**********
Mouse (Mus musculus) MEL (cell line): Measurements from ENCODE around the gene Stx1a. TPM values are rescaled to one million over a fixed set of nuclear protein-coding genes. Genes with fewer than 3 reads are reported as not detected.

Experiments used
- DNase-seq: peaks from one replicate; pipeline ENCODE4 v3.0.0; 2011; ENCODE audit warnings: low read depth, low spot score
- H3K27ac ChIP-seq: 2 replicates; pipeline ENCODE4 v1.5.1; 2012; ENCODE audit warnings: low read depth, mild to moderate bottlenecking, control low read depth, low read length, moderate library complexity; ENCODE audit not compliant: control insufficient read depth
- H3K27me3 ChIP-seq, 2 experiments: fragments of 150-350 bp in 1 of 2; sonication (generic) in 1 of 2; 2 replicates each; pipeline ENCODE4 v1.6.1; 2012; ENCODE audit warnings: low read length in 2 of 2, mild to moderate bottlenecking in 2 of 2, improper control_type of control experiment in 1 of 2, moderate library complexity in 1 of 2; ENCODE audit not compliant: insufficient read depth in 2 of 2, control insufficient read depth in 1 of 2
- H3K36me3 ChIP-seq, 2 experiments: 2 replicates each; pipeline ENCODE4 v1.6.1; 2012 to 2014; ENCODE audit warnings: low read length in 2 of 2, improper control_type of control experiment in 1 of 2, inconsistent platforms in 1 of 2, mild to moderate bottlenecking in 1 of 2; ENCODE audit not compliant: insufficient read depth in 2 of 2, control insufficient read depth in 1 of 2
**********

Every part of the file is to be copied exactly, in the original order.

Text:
Mouse (Mus musculus) MEL (cell line): Measurements from ENCODE around the gene Stx1a. TPM values are rescaled to one million over a fixed set of nuclear protein-coding genes. Genes with fewer than 3 reads are reported as not detected.

Experiments used
- DNase-seq: peaks from one replicate; pipeline ENCODE4 v3.0.0; 2011; ENCODE audit warnings: low read depth, low spot score
- H3K27ac ChIP-seq: 2 replicates; pipeline ENCODE4 v1.5.1; 2012; ENCODE audit warnings: low read depth, mild to moderate bottlenecking, control low read depth, low read length, moderate library complexity; ENCODE audit not compliant: control insufficient read depth
- H3K27me3 ChIP-seq, 2 experiments: fragments of 150-350 bp in 1 of 2; sonication (generic) in 1 of 2; 2 replicates each; pipeline ENCODE4 v1.6.1; 2012; ENCODE audit warnings: low read length in 2 of 2, mild to moderate bottlenecking in 2 of 2, improper control_type of control experiment in 1 of 2, moderate library complexity in 1 of 2; ENCODE audit not compliant: insufficient read depth in 2 of 2, control insufficient read depth in 1 of 2
- H3K36me3 ChIP-seq, 2 experiments: 2 replicates each; pipeline ENCODE4 v1.6.1; 2012 to 2014; ENCODE audit warnings: low read length in 2 of 2, improper control_type of control experiment in 1 of 2, inconsistent platforms in 1 of 2, mild to moderate bottlenecking in 1 of 2; ENCODE audit not compliant: insufficient read depth in 2 of 2, control insufficient read depth in 1 of 2